Financial markets got a short-lived sugar high when Presidents Trump and Xi announced a tariff ceasefire in Argentina on December 1, after what Trump dubbed “an amazing and productive meeting with unlimited possibilities.” But Trump’s optimism cannot hide the fact that the United States is plunging into a prolonged great power rivalry with China. The arrest in Canada, at U.S. request, of a top executive of the Chinese telecoms giant Huawei is only the latest evidence. Both sides may try to disentangle that dispute, which seems partially based on an Iranian sanctions violation, from the trade negotiations, which have a looming March 1 deadline. Yet on balance, the United States is clearly veering toward great power competition rather than large trade deals with China. This rivalry is the new structural reality of the relationship. Markets, businesses, and U.S. allies alike should take note.
There is a creative tension at the heart of the Trump Administration’s approach to China. Trump wants to do a big trade deal that would entice China to buy more American goods, especially agricultural goods, and allow more market access for American companies in China. This fits with Trump’s instinct that trade deficits are inherently bad, and the U.S.-China trade deficit especially egregious. China’s monthly trade surplus with the United States did widen to $35.55 billion in November, a record high. Reducing that deficit is certainly possible, if the Chinese ramped up their buying of American goods and allowed U.S. companies better access. If the metric of negotiations is the size of the trade deficit, the contours of a deal are already apparent. That outcome would see the United States and China trading more, but with a smaller bilateral imbalance. It would be a natural extension of longstanding U.S. engagement and trade policy with China.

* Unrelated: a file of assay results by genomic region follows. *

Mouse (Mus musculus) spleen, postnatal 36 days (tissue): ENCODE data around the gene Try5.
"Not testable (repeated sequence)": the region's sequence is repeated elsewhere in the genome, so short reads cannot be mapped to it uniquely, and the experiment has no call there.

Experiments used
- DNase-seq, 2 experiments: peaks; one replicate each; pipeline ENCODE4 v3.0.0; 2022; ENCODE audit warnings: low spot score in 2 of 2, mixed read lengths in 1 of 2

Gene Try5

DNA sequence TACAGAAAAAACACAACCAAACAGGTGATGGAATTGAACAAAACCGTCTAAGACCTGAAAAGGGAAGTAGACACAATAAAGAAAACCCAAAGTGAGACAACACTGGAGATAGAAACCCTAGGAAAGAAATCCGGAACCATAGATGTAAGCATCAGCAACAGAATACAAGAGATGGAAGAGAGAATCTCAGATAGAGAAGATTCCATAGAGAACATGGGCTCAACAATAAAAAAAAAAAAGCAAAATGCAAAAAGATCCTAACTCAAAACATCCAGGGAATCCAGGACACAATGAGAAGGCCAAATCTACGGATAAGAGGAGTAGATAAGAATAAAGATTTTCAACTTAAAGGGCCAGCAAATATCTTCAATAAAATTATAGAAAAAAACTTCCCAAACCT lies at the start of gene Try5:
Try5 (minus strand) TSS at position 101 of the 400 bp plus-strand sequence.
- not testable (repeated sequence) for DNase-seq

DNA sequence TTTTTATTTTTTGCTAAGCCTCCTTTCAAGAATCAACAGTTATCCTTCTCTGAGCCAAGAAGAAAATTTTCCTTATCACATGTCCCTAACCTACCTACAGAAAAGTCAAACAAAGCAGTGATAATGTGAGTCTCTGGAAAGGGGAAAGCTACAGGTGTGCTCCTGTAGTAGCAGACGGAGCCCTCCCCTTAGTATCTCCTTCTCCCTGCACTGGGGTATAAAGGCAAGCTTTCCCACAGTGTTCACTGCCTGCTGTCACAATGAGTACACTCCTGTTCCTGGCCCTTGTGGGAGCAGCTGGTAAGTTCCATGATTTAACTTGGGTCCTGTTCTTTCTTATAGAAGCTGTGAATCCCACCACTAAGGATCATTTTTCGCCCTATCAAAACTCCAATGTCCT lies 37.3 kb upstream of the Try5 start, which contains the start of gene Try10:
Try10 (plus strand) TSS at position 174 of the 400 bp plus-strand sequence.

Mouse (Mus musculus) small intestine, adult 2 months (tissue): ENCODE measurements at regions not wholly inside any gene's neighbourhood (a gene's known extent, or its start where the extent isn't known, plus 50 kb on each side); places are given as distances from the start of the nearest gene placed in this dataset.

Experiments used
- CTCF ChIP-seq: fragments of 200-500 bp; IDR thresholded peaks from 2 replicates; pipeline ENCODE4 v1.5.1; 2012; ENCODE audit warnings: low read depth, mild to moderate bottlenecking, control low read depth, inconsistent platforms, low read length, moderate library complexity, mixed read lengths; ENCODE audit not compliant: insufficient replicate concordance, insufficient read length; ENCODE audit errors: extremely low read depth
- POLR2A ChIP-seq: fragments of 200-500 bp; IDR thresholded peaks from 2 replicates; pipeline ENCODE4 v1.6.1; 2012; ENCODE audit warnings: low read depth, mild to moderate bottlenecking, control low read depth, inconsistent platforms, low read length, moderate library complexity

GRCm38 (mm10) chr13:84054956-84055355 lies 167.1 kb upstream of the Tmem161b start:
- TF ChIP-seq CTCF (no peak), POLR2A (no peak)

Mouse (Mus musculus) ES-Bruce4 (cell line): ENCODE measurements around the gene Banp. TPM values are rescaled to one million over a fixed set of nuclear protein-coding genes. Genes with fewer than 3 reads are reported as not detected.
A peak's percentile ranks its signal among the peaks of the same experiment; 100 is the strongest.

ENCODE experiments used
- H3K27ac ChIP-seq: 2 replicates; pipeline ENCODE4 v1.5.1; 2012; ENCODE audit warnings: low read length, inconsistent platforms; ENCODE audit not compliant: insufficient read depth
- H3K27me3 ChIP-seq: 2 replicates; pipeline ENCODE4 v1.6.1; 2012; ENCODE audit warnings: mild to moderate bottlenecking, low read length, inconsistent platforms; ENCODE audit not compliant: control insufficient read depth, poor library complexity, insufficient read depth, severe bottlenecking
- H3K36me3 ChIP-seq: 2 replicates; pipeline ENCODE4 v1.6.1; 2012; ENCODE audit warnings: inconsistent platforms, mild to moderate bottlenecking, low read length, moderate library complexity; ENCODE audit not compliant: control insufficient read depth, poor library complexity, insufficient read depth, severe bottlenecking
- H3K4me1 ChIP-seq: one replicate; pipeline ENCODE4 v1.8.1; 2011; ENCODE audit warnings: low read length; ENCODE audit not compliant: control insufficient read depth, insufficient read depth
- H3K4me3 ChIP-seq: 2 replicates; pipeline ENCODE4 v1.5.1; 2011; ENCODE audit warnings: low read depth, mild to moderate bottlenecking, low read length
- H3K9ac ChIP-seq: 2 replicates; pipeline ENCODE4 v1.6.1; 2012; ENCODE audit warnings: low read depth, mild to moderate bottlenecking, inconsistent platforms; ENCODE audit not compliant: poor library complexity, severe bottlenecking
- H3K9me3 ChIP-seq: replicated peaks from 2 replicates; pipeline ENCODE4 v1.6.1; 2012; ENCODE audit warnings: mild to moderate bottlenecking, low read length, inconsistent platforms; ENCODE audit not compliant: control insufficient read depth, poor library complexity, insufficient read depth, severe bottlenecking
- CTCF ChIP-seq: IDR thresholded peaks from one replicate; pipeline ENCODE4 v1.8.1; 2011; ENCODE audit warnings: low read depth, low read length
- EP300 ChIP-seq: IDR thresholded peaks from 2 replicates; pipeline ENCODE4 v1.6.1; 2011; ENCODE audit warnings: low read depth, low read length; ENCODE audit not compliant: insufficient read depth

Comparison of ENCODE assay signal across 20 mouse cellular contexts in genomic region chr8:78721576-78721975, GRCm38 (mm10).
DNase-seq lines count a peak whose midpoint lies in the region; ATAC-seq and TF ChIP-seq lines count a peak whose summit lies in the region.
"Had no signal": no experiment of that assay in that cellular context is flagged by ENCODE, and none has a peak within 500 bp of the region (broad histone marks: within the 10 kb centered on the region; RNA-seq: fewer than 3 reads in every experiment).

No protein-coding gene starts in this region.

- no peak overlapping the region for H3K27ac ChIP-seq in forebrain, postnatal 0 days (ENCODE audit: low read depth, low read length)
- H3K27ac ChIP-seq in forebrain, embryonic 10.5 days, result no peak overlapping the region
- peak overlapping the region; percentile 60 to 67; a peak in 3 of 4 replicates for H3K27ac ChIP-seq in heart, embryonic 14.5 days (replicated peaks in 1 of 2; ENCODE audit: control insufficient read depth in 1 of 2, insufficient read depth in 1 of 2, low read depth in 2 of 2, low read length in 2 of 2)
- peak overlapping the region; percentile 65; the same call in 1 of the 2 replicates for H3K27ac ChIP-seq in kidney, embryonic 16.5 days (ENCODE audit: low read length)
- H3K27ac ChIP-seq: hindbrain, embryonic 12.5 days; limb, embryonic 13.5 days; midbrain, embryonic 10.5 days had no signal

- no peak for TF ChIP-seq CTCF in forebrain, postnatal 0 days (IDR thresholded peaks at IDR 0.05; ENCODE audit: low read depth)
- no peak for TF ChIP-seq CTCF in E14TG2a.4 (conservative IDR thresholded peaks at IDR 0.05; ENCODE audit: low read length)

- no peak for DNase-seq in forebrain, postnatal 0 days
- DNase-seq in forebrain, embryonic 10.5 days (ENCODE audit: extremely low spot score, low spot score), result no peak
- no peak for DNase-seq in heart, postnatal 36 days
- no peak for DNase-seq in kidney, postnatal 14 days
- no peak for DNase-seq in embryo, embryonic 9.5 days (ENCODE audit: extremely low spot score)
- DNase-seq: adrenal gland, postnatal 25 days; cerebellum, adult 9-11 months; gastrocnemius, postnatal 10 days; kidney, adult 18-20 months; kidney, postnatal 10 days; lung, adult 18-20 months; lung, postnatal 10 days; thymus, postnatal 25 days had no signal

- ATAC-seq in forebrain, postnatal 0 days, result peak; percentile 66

But such a “Buy More American” deal will not address the fundamental disenchantment with China. It goes far beyond trade. From the Trump Administration to Congress, from business to civil society, a reckoning with U.S. engagement policy toward China is underway. Vice President Pence’s China speech at the Hudson Institute in October was a sledgehammer to the foundation of earlier, uncritical engagement policy. After Congress introduced tighter scrutiny with the Committee on Foreign Investment in the United States (CFIUS), Chinese investment in the United States has plummeted.
New Executive Branch rules tighten export controls, including in emerging technologies like artificial intelligence. The Pentagon is reportedly scrutinizing its supply chains for Chinese vulnerabilities. White House advisor Stephen Miller, one of the few who has stayed on since the earliest days of the Trump presidency, has toyed with slashing visas for Chinese students in the United States. In the think tank community and among China scholars, there is a self-reckoning about Chinese funding and cooperation schemes that allow Chinese agendas to permeate U.S. society. On Monday, Secretary of State Pompeo summed up the U.S. government view succinctly: “China presents the greatest challenge that the United States will face in the medium to long-term.”